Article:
Let’s face it. Every one of you reading this wants to get a job after you graduate.
Isn’t that kind of the point of college?
If you want to be a lawyer, aren’t you going to try and find an internship with a prestigious law firm? Business majors apply for internships with major corporations in the area in hopes of finding out what makes a company tick.
None of these have any kind of representation on campus, yet students go out of their way to seek them out in order to gain priceless experience.
However, one organization on campus does offer an internship-type experience that can be invaluable in finding a job after graduation.
That’s right … the Scout.
If you are wanting a job in the newspaper industry after graduation, what better place to look than an actual, working newspaper on your own campus?
No matter how stressful the week is, every single Friday I pick up the latest issue of the Scout and know I had a hand in making that happen.
No internship can offer you that much hands-on experience with real, tangible results.
Most people will tell you that networking is the key to finding a job, which may be true.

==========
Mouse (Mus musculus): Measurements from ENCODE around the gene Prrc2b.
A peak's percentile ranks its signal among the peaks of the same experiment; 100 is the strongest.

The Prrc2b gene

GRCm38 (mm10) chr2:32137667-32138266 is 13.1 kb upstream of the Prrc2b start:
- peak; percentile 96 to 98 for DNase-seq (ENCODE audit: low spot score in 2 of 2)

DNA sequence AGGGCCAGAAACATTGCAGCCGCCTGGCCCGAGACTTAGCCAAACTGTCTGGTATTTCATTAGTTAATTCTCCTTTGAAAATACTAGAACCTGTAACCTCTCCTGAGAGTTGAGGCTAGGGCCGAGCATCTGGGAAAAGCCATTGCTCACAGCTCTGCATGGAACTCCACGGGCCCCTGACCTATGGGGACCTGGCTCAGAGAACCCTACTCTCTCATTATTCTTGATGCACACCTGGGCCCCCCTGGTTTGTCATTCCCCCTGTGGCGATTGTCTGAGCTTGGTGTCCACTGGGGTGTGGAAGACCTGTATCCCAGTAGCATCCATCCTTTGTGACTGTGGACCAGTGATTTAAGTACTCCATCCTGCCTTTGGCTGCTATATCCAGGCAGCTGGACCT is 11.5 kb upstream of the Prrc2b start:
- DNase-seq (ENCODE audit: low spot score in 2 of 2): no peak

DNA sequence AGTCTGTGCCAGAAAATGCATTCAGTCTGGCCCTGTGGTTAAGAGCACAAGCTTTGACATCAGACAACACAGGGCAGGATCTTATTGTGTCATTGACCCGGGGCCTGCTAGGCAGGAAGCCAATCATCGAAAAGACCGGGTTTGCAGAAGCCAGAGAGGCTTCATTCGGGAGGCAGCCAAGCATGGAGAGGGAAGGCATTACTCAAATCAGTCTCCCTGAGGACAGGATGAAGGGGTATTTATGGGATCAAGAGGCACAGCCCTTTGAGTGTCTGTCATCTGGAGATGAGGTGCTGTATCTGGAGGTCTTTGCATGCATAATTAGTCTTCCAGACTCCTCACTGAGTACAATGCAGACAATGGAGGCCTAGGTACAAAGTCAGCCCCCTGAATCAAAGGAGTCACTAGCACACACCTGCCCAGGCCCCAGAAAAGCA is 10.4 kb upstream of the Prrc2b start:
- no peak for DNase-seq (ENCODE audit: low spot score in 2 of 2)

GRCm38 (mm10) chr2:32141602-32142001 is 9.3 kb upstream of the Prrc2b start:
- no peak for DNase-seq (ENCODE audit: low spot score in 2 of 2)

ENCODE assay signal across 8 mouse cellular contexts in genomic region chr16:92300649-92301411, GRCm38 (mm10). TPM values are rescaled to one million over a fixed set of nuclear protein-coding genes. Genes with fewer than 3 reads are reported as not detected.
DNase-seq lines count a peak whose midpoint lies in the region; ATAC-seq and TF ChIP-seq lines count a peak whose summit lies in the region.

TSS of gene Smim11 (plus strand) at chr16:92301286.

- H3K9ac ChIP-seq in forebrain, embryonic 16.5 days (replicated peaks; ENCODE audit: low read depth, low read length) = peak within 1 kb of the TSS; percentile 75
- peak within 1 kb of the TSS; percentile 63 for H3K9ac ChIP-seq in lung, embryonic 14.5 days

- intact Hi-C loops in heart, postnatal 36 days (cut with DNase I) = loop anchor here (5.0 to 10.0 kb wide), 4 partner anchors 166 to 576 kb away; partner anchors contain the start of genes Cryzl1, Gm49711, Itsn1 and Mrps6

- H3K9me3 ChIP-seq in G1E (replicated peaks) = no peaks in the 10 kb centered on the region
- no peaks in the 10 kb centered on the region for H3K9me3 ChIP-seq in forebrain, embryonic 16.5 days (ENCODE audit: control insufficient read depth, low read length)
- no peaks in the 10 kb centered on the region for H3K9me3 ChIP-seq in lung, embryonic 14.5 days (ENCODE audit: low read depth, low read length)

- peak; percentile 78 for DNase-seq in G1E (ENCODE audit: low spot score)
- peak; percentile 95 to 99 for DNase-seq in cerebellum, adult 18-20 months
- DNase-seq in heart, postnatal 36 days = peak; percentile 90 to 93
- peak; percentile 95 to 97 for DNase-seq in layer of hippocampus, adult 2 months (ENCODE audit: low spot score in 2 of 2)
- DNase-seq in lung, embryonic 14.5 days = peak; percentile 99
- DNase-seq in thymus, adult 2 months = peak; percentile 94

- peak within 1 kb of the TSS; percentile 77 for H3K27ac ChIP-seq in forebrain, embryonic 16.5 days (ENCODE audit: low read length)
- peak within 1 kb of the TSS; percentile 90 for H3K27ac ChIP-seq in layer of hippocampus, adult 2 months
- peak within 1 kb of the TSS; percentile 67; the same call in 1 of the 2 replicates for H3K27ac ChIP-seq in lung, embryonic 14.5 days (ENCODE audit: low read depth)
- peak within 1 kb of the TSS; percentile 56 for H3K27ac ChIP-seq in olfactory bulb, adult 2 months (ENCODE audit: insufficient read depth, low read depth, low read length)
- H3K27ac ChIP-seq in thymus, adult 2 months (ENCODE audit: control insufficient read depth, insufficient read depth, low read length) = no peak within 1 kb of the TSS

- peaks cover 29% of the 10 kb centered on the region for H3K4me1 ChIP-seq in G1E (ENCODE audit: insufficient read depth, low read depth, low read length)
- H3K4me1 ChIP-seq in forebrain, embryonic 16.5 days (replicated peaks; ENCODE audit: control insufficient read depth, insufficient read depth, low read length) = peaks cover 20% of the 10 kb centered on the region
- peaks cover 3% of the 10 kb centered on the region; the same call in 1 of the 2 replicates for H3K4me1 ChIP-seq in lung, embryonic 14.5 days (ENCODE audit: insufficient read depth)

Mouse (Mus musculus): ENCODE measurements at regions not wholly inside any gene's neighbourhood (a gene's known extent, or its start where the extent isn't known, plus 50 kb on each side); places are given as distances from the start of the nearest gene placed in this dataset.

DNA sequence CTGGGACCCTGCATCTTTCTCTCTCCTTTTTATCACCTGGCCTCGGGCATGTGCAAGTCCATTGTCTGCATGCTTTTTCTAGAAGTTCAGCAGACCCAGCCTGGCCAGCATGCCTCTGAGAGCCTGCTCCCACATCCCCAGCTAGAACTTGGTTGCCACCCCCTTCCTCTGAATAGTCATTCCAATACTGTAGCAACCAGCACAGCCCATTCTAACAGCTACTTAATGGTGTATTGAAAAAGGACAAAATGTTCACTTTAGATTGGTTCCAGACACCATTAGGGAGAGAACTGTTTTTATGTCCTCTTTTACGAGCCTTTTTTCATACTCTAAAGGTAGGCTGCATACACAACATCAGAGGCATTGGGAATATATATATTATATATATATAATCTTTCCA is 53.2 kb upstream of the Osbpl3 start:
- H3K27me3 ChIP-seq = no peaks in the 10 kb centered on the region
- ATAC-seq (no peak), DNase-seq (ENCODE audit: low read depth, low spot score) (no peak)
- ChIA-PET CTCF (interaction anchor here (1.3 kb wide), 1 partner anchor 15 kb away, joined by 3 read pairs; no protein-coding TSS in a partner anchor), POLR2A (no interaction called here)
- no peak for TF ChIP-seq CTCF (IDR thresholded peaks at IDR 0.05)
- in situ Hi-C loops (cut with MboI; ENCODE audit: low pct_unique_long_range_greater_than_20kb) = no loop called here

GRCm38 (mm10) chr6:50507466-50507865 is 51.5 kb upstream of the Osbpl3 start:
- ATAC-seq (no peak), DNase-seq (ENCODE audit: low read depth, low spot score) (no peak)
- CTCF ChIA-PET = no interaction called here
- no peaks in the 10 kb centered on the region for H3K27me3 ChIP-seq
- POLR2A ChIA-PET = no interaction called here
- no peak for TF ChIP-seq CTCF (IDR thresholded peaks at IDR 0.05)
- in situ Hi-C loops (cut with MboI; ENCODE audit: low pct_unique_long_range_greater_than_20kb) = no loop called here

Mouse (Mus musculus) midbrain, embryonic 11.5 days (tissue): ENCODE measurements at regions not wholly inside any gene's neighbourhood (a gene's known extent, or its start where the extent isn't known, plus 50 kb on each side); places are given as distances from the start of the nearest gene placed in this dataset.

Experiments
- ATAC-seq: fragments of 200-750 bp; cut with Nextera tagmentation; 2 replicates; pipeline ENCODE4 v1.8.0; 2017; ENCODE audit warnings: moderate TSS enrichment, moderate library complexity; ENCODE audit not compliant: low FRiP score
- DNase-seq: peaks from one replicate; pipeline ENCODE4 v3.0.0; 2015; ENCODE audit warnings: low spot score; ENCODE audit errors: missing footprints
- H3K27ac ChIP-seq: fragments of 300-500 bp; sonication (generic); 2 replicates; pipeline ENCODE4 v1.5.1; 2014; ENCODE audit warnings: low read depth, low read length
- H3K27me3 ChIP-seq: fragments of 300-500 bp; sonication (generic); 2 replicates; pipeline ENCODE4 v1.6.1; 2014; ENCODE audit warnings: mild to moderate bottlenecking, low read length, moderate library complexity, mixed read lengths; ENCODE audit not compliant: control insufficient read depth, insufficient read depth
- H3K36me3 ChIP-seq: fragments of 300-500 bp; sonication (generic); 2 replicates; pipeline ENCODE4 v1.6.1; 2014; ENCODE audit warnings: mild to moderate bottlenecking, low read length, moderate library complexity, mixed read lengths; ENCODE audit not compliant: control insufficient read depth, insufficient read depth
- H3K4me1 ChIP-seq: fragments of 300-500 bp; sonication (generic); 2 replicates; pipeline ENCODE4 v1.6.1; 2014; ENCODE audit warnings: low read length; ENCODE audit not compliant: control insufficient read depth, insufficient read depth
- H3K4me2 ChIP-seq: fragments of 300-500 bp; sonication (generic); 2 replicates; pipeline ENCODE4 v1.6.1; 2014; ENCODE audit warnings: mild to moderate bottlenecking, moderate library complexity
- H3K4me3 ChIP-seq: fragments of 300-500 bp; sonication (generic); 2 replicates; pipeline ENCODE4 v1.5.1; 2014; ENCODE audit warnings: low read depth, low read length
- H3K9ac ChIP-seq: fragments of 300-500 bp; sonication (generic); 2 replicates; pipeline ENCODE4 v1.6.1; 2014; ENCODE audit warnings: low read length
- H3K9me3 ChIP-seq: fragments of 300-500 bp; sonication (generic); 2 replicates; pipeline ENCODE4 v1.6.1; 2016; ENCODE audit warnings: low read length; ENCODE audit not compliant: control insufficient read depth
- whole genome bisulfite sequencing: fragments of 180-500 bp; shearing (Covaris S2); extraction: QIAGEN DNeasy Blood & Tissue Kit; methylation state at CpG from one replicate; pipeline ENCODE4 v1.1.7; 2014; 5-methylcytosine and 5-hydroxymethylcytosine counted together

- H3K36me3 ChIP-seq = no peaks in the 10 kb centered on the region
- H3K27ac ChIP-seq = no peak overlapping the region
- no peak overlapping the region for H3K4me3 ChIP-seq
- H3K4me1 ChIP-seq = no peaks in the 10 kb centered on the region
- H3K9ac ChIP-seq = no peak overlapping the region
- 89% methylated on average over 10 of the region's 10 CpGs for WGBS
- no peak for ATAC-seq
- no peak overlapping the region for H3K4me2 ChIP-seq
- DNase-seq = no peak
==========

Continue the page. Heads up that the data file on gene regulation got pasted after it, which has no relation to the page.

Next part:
But it doesn’t matter if you know the publisher of the New York Times – if you have never written a news story, you aren’t going to get a job.
Many professors play up the other journalism organization on campus – the Society of Professional Journalists. From what I hear in my classes, many students are members of SPJ, but don’t write for the Scout, or any other actual news publication.
How is that helpful?
Just because you go to a meeting about newspapers doesn’t mean you know how to actually write a good story.
As a compliment to some other kind of experience in the news media, I think SPJ can be a wonderful asset. If you have the skills necessary to succeed in the world of professional journalism then having that in at the Chicago Tribune could score you the job of a lifetime.
I know what a lot of you are thinking. “Isn’t it who you know, not what you know that gets you a job?”
Maybe that’s what gets you in the door, but you will be back on the street within a month if you can’t interview or write a story on a deadline.
Another thing that bothers me is how I hear a lot of complaining around campus about how the Scout either doesn’t cover the important issues on campus or how it covers them incorrectly.
If people really feel this way, then why aren’t they writing for the Scout?
We are always looking for new writers, but weeks go by and no one contacts the Scout looking for a chance to flex their writing muscles.
If you don’t want to contribute to the paper, then you shouldn’t critique it.
Jessica Lampe is a senior journalism major from Belleville. She is the Scout head copy editor.
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